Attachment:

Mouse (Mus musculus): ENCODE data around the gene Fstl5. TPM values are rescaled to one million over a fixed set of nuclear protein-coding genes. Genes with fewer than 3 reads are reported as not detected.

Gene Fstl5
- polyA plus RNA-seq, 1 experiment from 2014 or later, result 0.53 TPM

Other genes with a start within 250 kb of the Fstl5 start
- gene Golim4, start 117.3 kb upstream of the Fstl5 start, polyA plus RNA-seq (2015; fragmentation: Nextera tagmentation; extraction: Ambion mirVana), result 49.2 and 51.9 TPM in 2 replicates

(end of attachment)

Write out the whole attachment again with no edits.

Mouse (Mus musculus): ENCODE data around the gene Fstl5. TPM values are rescaled to one million over a fixed set of nuclear protein-coding genes. Genes with fewer than 3 reads are reported as not detected.

Gene Fstl5
- polyA plus RNA-seq, 1 experiment from 2014 or later, result 0.53 TPM

Other genes with a start within 250 kb of the Fstl5 start
- gene Golim4, start 117.3 kb upstream of the Fstl5 start, polyA plus RNA-seq (2015; fragmentation: Nextera tagmentation; extraction: Ambion mirVana), result 49.2 and 51.9 TPM in 2 replicates